Editor’s Note: This is our first “Deep Dive,” a bi-weekly column that will combine available press coverage with the insight of industry insiders to offer an in-depth look at whatever tech stories have caught the public’s imagination. This week, we’re talking Apple’s ARKit, the hit of the Worldwide Developer Conference keynote. See below for an in-depth look at Apple’s announcement, and be sure and check out this week’s In Reality Podcast, which also covers Apple’s WWDC announcements.
What? The ARKit announcement
Where? Worldwide Developers Conference keynote, San Jose, Ca.
When? Mon., June 5
Why is it important? Apple’s Worldwide Developers Conference (WWDC) keynote has been hit or miss in recent years, as the product announcements the public craves (new iPhones tops among them) have been pushed to the fall. But this year’s event felt fresh. Yes, there were more new products than usual for a WWDC keynote (on display: new iMacs, MacBook Pros, and an Alexa-like speaker called HomePod), but it was a subtle renewal of focus from Apple that made the event stand out. This focus includes things like AI and machine learning, which Google, Facebook and other tech titans have been actively pursuing — and it included a focus on Augmented and Virtual Reality.
Apple’s VR announcements (the new iMacs are capable of VR content creation, Final Cut Pro has been updated to handle 360-degree video editing), though welcome were also somewhat underwhelming. They also paled in comparison to the unveiling of ARKit, a new set of Augmented Reality tools that leverage the unique hardware/software combination present in iOS devices. The fruit of a 2015 purchase of Metaio, ARKit is a big deal for Apple and the industry at large.
Noted Apple analyst Gene Munster called ARKit the “most revolutionary thing at WWDC,” and said the SDK was “”a light year ahead of everything else that’s out there.” Business Insider declared “Apple is now the leader in the technology that could replace the smartphone,” though they went on to say, “but it doesn’t have a vision yet.” CNBC called the SDK “pretty amazing” and quoted Marxent CEO Beck Besecker saying ARKit is a “game changer” for Augmented Reality. The Verge says Apple’s AR platform is “a stepping stone, but a pretty cool one.” TechCrunch specifically mentioned the “pretty amazing demo,” which highlighted ARKit’s markerless spatial awareness.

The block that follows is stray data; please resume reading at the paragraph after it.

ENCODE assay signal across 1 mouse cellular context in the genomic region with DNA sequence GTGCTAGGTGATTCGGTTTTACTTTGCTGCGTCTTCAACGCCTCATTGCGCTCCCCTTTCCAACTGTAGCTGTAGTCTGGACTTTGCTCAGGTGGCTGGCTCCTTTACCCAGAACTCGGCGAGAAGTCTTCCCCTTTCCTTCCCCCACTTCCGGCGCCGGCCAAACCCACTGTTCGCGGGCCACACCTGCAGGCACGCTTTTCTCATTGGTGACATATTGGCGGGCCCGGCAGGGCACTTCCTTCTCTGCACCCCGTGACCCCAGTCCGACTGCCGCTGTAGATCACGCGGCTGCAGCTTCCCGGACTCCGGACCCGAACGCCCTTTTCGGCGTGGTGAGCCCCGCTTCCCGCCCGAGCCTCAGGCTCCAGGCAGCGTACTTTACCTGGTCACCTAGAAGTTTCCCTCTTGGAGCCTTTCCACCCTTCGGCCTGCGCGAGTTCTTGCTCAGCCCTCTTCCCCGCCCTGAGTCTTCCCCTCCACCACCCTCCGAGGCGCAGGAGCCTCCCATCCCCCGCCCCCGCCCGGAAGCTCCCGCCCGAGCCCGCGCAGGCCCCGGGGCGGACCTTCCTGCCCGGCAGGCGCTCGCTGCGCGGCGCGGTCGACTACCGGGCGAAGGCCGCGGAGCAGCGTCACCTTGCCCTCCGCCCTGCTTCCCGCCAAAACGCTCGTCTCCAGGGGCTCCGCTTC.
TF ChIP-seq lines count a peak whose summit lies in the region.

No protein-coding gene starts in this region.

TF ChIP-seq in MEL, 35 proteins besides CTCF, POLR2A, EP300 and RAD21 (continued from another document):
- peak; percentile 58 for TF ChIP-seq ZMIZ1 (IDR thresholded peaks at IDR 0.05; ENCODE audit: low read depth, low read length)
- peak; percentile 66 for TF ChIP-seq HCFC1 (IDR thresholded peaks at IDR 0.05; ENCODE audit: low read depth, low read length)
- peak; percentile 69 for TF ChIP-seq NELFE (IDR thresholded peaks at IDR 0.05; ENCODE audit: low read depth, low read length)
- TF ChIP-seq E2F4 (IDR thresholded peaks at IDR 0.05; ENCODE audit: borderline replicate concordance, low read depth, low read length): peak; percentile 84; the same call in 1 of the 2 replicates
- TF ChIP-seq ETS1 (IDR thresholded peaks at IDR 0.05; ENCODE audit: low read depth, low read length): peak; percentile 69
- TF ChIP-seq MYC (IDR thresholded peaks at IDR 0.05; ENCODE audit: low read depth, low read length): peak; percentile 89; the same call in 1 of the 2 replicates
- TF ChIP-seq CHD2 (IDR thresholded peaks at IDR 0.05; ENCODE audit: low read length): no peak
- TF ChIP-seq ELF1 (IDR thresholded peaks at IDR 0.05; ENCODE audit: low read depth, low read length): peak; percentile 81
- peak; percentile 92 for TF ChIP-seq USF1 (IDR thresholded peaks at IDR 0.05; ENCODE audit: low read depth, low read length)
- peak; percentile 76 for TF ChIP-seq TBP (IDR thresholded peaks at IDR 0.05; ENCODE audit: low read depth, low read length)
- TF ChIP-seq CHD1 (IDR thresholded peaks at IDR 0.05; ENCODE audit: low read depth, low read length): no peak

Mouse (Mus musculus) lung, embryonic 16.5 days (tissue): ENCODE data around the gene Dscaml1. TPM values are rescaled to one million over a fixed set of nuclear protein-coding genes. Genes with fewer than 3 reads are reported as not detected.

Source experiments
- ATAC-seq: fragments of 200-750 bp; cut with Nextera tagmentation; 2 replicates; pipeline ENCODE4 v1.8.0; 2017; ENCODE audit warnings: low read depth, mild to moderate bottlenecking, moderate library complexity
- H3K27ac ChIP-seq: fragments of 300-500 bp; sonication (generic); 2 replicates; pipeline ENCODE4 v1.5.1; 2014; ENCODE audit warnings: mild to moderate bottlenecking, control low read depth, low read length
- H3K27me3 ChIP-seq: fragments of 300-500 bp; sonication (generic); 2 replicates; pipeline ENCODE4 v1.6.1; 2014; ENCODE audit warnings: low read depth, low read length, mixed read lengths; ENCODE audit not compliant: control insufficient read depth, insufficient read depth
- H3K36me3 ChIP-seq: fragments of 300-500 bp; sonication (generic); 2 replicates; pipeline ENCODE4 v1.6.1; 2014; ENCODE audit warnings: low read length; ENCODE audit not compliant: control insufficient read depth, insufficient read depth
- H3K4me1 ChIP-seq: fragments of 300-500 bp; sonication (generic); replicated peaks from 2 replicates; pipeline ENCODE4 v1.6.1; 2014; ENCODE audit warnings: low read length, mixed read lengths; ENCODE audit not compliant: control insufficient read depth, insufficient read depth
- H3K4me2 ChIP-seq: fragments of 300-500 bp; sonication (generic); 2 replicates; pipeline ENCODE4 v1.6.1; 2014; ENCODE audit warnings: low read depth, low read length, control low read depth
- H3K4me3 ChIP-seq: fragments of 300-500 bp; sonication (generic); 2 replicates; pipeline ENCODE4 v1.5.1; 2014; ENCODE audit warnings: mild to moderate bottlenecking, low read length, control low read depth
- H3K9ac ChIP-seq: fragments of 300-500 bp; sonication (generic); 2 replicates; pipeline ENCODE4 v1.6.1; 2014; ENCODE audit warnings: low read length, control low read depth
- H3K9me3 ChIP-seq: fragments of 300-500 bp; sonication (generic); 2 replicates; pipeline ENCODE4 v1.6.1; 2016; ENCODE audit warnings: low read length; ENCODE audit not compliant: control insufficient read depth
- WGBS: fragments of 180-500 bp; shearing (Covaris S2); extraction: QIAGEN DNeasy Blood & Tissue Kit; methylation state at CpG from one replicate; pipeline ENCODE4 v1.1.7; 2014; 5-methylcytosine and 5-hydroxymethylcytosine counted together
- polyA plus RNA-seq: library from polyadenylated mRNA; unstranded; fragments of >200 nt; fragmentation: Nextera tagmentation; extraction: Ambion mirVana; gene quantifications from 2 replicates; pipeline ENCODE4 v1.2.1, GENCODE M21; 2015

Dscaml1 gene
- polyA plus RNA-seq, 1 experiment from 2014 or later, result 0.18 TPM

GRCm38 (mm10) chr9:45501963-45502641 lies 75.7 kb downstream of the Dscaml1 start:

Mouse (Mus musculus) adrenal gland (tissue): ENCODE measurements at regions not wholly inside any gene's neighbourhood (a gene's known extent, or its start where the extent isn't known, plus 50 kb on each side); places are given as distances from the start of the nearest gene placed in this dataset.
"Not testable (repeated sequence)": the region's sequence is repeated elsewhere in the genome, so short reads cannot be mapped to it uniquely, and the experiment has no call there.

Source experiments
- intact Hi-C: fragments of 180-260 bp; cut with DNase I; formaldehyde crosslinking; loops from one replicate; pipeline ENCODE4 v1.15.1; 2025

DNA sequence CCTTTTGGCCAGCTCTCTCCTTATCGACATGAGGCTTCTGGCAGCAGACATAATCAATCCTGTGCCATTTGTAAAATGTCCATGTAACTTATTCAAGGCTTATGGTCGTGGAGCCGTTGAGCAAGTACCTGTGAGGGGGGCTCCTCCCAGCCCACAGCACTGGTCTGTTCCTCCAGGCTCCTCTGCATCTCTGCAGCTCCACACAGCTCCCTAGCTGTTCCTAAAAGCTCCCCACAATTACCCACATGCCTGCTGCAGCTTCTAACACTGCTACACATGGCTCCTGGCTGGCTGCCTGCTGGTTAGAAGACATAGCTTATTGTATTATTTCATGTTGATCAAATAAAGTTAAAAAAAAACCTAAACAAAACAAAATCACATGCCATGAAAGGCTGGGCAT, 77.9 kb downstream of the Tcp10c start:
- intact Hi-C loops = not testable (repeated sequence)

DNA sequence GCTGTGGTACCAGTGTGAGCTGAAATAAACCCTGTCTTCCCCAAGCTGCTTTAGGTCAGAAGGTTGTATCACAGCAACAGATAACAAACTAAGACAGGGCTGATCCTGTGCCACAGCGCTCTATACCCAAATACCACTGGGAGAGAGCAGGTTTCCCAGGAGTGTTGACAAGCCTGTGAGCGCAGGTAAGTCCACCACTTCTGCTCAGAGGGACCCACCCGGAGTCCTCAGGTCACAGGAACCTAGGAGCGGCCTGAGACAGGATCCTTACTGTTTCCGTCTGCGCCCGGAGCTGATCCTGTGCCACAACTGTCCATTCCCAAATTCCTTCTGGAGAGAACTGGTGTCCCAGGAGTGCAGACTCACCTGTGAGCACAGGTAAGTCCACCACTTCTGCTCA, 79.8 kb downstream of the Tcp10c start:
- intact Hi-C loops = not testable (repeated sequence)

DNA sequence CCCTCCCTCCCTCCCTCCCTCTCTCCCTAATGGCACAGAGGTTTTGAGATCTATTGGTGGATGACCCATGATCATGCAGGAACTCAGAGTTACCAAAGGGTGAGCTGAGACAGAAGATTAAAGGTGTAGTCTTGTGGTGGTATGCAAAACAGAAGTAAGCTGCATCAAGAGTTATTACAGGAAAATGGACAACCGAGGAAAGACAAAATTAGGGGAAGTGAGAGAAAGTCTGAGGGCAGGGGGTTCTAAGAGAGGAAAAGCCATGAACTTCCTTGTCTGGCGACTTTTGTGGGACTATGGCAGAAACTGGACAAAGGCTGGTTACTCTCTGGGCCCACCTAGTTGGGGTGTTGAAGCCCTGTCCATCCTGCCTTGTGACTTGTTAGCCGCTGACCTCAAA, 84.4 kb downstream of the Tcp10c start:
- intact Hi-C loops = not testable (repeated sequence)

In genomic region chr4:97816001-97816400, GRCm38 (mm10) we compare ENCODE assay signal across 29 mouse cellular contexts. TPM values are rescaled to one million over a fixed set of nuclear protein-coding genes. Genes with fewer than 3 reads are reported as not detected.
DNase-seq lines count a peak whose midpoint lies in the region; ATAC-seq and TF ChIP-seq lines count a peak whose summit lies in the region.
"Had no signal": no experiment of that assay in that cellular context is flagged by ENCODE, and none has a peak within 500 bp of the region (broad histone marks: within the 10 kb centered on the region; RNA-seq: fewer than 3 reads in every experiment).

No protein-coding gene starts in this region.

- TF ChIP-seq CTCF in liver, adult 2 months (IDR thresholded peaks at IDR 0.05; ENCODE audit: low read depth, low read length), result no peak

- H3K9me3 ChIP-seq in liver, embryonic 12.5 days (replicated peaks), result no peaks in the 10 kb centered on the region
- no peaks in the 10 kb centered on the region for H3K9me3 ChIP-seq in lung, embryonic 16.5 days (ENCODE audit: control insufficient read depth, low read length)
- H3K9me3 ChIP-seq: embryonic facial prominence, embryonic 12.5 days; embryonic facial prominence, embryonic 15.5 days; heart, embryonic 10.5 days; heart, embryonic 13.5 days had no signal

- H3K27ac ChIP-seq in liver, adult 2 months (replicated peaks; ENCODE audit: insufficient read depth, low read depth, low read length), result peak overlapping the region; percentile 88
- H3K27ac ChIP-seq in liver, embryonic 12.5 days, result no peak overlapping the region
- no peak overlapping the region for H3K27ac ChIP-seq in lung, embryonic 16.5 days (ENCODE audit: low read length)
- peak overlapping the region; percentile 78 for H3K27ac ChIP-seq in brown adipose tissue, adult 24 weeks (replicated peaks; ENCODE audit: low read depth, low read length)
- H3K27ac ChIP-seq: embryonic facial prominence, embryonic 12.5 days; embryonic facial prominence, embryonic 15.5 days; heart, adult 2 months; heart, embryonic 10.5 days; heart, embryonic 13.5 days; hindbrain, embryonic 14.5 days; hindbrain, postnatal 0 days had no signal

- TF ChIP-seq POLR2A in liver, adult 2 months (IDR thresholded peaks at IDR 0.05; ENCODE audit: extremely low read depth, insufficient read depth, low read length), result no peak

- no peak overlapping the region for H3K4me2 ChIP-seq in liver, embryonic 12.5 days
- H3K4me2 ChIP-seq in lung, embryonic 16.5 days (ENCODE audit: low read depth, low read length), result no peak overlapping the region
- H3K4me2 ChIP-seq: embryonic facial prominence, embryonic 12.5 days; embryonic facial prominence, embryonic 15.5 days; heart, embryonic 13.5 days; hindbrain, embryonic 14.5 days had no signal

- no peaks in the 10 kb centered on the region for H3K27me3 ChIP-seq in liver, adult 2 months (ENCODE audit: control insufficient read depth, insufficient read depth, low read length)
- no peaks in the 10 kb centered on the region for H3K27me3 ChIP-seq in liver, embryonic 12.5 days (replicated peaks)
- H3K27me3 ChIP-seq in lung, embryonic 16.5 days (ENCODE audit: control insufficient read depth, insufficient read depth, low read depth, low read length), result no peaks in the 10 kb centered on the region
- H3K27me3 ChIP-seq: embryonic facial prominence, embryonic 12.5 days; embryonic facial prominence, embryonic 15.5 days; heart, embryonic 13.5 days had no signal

Looking at that rundown, it’s safe to say there’s some difference of opinion on what the release of ARKit will mean for Apple and Augmented Reality as a whole. But what about an under-the-hood lock at the SDK?
“They’re using plane tracking with anchor points (‘anchors’ meaning they create markers out of the video), so a very good step in the right direction and a good first step for Apple,” explains Ken Moser, PhD, Marxent software designer and resident expert on Augmented Reality. Ken has been playing with Apple’s SDK for a few days now, and he notes the tracking is very good, largely thanks to the way Apple’s solution takes advantage of hardware present in iOS devices. This leveraging of the hardware also explains why Apple has made ARKit compatible only with iOS devices running an A9 chip and later.
“Starting with the A9 processor, Apple’s chipsets have included a special embedded motion coprocessors that offload IMU processing from the CPU, so this hardware is most likely the essential ingredient and why the API is limited to these processor types,” Ken explains.
It should be noted here that we only know half the story about ARKit. This is because the next iPhone (call it “iPhone 8” for now) will be the flagship device for running apps built with ARKit, and no one outside of Apple really knows what kind of next-gen sensors and upgrades the iPhone 8 will contain. The rumor mill says Apple is including special depth-sensing cameras and other AR-assisting tech, but we’ll have to wait for the big reveal to know for sure.
Ultimately, this is all so important because it speaks to the future of one of America’s greatest and most successful companies. The New York Times understand this, and cut to the chase with it’s piece, “Apple Needs to Reinvent Itself. It Just Might Be Doing So.”
“For some time now, Apple has faced questions about its growth and what rabbits it can pull out of its hat next, especially as rivals including Google, Facebook and Amazon appear to have gotten the jump on it with emerging technologies like artificial intelligence, virtual reality and augmented reality,” writes Times report Farhad Manjoo. “The Apple iPhone remains the most profitable computing device in the world, and Apple’s immediate future looks sunny, but its long-term outlook has begun to look partly cloudy. In a world that seems to care less and less about beautiful hardware and more about services that help you from afar, over the air, without your ever having to touch a machine, Apple risks becoming an anachronism.”
ARKit is a big part of Apple’s play to stave off that mortality — at least in the short term. And in these complex and uncertain times, short term is probably good enough.
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